Of the many things that distinguish professional athletes from us mere mortals is their ability to live in an alternative reality.
For almost every player who has “made it”, there is a first team coach or talent scout out there scratching their head over how said player reached the pros when they didn’t appear to have what it takes.
Too often, one gets the impression that the only reason some players even lace up their boots is to prove people wrong because somebody once told them they were too small, too clumsy or just plain didn’t have “it”.
There has been a fair bit of that in Super Rugby this season, where players we were happy to write off last year just refuse to stay in their designated lanes or go away. Here are five of the most stubborn bastards doing the rounds in franchise rugby at the moment.
Elton Jantjies (Lions)
Jantjies has been the premier South African flyhalf for the last two seasons, yet he has finished none of them as the incumbent at Springbok level. You could write a thesis on the things that are supposedly wrong with him (“no BMT, can’t defend, too cocky, has an unfinished hairstyle and too much grease on said incomplete hairstyle… ”).
An indirect consequence of that mistrust has been our seduction by the gifts of every emerging young flyhalf – think Handre Pollard, Curwin Bosch and Damian Willemse. Yet Jantjies has consistently improved an aspect of his play each year (tactical kicking this season) and emerged on the winning side in the last 20 SA derbies.
Andre Esterhuizen (Sharks)
When he first hit the scene as a 19-year-old inside centre measuring 1.92m and 102kg, Esterhuizen looked like a flanker, played like a flanker and talked like a flanker. That he had the unpleasant knack of tip-tackling opponents and an aversion to passing only solidified the unfavourable first impression.
Up until this season, he seemed to be one of those SA Under-20 talents which would never kick on because he persisted in being, to put it kindly, a blunt object in a thinking man’s position. Now 1.94m and a whopping 110kg, Esterhuizen is forcing us to reopen the box we’ve always put him in with performances that have him running clever lines, passing and, wait for it, offloading in the tackle.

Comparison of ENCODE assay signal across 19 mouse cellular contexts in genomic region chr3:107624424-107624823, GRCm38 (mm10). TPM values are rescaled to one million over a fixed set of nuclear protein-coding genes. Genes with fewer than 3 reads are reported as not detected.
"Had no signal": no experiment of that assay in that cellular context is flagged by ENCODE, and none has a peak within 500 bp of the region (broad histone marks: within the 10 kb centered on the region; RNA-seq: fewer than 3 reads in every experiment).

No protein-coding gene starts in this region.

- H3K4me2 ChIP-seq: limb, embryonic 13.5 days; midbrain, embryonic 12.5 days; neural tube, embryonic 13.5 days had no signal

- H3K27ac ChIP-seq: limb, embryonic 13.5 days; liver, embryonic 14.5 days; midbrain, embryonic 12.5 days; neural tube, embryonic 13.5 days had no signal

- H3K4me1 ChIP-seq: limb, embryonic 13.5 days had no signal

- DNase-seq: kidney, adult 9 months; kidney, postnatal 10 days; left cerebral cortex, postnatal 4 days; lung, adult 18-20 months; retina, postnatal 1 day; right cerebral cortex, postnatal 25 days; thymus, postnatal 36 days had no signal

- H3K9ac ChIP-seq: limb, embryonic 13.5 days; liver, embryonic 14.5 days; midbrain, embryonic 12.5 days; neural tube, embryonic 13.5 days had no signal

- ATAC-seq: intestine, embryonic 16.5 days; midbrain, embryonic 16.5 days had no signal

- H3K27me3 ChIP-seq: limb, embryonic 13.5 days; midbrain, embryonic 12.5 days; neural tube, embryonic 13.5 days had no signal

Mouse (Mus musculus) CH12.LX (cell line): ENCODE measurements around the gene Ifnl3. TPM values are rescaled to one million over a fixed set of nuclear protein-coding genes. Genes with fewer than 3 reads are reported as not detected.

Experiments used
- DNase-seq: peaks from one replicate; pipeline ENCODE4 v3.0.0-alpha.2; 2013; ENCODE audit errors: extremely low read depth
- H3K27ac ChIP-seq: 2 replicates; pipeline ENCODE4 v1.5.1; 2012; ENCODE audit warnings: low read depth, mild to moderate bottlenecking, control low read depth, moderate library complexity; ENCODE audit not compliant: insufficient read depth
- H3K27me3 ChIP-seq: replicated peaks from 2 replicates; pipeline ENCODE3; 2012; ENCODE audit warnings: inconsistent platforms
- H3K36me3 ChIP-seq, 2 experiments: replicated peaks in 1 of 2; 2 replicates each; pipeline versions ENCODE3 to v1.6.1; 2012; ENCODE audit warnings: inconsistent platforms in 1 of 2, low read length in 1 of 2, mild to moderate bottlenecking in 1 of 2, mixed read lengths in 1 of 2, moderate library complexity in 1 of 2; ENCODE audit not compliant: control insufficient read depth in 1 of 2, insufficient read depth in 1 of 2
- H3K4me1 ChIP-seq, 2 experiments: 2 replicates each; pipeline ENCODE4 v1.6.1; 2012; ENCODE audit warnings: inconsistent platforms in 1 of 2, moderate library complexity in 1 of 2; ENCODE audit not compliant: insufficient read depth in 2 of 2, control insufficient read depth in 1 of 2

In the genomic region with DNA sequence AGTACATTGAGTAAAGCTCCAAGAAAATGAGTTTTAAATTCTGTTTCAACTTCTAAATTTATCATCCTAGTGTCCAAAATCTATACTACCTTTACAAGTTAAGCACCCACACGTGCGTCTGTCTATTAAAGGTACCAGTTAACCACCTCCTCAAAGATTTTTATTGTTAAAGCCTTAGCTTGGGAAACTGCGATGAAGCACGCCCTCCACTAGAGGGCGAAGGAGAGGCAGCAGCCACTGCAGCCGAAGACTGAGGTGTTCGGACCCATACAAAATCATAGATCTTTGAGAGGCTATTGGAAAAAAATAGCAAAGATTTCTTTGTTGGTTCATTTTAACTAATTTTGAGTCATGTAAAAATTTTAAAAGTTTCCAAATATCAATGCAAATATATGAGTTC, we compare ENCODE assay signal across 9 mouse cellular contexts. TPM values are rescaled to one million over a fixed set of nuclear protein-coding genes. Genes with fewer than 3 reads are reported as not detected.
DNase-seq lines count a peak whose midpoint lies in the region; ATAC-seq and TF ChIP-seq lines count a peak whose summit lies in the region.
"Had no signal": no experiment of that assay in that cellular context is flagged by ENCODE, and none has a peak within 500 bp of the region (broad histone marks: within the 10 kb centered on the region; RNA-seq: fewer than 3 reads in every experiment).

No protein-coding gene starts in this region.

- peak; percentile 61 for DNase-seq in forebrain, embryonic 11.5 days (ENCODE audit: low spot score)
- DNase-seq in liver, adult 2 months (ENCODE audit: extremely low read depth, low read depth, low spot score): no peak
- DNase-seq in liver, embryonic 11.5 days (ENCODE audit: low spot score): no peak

Tendai “Beast” Mtawarira (Sharks)
Until injury struck late last year, watching Mtawarira’s 2017 season felt like being witness to an ageing pro’s farewell tour. The flame-haired Steven Kitshoff was patiently waiting for the venerable loosehead prop to get his 100th Springbok cap and take over this year.
But injury struck and the Beast finished the year stuck in the nervous 90s (98 caps), and his response has been nothing short of remarkable. At 32 he is playing with the enthusiasm of a teenager, his workrate in attack and defence is, well, beast mode. Good luck taking that number one jersey off him.
Ruan Botha (Sharks)
For someone who was part of the SA Under-20 side that won the country’s last junior world championship, Botha doesn’t get the same love as teammates Kitshoff, Pollard or Pieter-Steph du Toit.
Having started out at the Lions, moved to Western Province and then the Sharks, the 26-year-old Sharks captain has flown largely under the radar in a career which has seen the likes of Eben Etzebeth, Du Toit, Franco Mostert, Lood de Jager and RG Snyman block his path to recognition. But he has stuck to his task manfully, leading the Sharks by example and being an absolute pain in the backside for the opposition as a lock who can play both four and five and contest in the lineout.
Raymond Rhule (Stormers)
About a year ago I asked a Crusaders assistant coach what he thought of the winger. “A flat track bully, mate, great going forward, but hopeless going backwards…”
In a country in which we hang on to every Kiwi’s rugby word, few statements could have been more damning. The sadder thing was, it was true (Rhule missed something like 33 tackles in Super Rugby alone last year). Of the many embarrassing things you can be accused of in rugby, a game whose main currency is courage, not being able to tackle is the worst.
Having moved to the Stormers this year, Rhule’s attack – especially that pirouette and offload in the tackle – has gone up a notch. The praiseworthy thing is he hasn’t disappeared in defence and he still enthusiastically chases kick-offs knowing full well he might get smeared all over the turf by the receiver.